Going solar could save significant taxpayer money, says state auditor


Rob Sand, Iowa auditor of state, reports on potential savings of solar energy use by public entities.

Rory Mcdermott

Doing the right thing motivates all types of people to take action. Sometimes, however, morality must take a back seat to the obligations of finances and saving money.

But what if doing the right thing and saving money can coexist?

Rob Sand, auditor of the state of Iowa, sees potential for this best-of-both-worlds outcome in his Public Innovations and Efficiencies (PIE) program.

“I campaigned on the idea that the office could do more to help save taxpayer money,” Sand said. “The PIE program really has been what we’ve put in place to make that campaign promise a reality.”

Sand’s recent PIE report released a solar energy review. The survey covers public schools and governments with installed solar programs, which totals over 100 entities. Sand’s interest lies in investigating the financial benefits of solar energy.

“It was pretty consistent that everybody across the board had a very good experience,” Sand said.

By “very good experience,” Sand refers to the survey’s significant results. The office narrowed their detailed survey to a random sample of 27 entities, of which 13 responded. This small sample provided insight into their savings, which were applied to all public schools and governments should all entities switch their energy sources.

“If each of these entities created a solar installation matching the average installation in this report, that would total 528 installations,” the report read. “Using the average estimated savings figures from this report, these installations would net Iowa taxpayers over $375 million in savings over the lifetimes of the installations.”

This significant number did not surprise, according to Sand. Instead, the office went in with few predictions.

“We didn’t necessarily have expectations,” he said. “We just wanted to dig in and find out what the truth was.”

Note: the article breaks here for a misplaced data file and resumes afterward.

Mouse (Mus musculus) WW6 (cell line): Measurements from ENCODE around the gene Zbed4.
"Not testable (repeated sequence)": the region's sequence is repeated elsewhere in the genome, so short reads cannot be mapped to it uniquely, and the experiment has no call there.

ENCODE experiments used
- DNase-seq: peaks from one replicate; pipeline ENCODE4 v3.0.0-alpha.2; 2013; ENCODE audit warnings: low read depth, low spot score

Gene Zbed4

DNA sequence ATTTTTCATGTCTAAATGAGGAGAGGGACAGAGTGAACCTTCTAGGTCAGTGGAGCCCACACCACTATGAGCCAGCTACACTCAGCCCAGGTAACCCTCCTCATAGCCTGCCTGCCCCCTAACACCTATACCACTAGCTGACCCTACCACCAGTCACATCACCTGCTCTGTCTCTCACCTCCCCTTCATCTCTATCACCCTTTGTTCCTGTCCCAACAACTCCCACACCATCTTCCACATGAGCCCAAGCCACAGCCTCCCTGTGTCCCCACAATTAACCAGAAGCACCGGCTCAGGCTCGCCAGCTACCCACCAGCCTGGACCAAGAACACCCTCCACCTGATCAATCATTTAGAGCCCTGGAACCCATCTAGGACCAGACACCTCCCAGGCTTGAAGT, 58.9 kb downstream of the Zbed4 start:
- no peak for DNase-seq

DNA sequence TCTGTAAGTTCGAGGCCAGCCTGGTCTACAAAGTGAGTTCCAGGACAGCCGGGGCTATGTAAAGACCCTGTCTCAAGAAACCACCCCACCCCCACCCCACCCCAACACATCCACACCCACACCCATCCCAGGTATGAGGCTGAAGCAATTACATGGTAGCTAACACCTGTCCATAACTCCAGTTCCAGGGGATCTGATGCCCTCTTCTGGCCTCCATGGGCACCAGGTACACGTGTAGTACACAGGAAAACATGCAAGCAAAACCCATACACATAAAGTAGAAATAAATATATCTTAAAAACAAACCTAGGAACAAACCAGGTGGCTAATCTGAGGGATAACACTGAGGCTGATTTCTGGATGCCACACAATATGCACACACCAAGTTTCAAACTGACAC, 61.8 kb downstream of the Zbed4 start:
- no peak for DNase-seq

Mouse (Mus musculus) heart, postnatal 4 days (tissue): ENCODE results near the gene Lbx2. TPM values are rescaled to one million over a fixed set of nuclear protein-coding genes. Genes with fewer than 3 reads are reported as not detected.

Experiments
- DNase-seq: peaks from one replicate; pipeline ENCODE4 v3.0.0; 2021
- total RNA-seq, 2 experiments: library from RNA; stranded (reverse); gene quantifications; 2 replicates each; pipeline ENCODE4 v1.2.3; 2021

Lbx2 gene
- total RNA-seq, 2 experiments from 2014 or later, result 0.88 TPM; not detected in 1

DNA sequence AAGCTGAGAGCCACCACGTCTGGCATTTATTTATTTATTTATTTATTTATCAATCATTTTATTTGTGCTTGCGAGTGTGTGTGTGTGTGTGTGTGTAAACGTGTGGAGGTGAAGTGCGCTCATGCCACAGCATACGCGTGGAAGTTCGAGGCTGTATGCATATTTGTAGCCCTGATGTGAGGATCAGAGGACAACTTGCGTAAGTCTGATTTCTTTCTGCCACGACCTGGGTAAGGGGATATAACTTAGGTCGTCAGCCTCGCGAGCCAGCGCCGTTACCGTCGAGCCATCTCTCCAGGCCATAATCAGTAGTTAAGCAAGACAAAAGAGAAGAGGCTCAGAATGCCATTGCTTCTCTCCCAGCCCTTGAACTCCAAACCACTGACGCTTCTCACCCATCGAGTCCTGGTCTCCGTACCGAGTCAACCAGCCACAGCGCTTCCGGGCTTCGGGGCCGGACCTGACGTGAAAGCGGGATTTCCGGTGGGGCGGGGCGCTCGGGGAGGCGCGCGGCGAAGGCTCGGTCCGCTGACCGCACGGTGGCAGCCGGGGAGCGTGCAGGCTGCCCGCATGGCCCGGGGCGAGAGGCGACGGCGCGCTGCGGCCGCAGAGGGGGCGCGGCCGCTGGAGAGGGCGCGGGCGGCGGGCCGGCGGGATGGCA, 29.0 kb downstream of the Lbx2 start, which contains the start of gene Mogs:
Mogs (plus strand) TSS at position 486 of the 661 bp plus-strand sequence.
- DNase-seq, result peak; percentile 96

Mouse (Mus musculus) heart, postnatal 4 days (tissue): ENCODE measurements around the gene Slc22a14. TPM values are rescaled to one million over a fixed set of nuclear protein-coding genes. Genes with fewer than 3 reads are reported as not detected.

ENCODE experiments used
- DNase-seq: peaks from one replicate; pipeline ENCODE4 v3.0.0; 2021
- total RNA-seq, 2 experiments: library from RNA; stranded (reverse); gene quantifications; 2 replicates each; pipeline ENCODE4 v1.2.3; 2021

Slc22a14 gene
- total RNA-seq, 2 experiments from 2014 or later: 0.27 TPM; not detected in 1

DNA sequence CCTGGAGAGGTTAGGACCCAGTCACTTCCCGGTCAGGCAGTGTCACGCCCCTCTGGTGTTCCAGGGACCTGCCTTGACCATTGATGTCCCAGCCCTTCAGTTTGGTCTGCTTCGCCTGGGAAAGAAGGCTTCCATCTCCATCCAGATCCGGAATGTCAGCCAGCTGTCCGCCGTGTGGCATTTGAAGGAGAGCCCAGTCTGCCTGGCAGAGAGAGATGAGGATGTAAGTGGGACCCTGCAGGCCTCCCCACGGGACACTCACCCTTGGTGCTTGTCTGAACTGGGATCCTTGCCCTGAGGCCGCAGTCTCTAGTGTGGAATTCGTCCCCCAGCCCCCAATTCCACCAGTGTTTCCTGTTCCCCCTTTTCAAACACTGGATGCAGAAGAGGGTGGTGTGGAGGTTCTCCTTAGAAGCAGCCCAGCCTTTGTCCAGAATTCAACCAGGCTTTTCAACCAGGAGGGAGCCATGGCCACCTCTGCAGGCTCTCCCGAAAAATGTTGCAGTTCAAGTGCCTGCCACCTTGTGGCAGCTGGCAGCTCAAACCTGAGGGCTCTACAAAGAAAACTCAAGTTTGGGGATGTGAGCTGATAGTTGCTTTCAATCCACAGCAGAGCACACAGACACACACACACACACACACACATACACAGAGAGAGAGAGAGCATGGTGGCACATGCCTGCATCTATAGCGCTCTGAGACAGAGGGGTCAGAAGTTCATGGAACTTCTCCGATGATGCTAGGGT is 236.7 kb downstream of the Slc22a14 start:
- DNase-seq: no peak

The truth: solar energy can be cost-effective, which is a goal most administrators and elected officials can appreciate. Sand finds cost-effectiveness to be an essential but secondary factor in his overall hopes for the report.

At the top of the list includes the ability to “mitigate climate chaos” and promoting “the financial benefits of doing the right thing.”

“Certainly seeing more local entities installing solar will mean that taxpayers are saving more money,” Sand said.

The report releases answers to survey questions covering community feedback, cost savings, advice for other communities and ways to improve the implementation process, among additional information and statistics. The overwhelming majority listed positive, encouraging remarks indicating a vote of support for other entities to join the solar effort.

Following the study’s success, Sand notes the report’s trailblazing nature. His office was unable to find another state that has completed a similar review.

“It’s surprising because it’s a pretty common sense idea,” Sand said. “If other states picked up on it, that’d be great. But our goal is to be doing our work here in Iowa and helping make sure Iowa taxpayers are saving money.”

The report findings have the potential to encourage other institutions to take similar action. Currently, greater than 95 percent of Iowa State’s energy supply comes from nonrenewable sources, according to Iowa State’s energy dashboard website.

The report can be found here.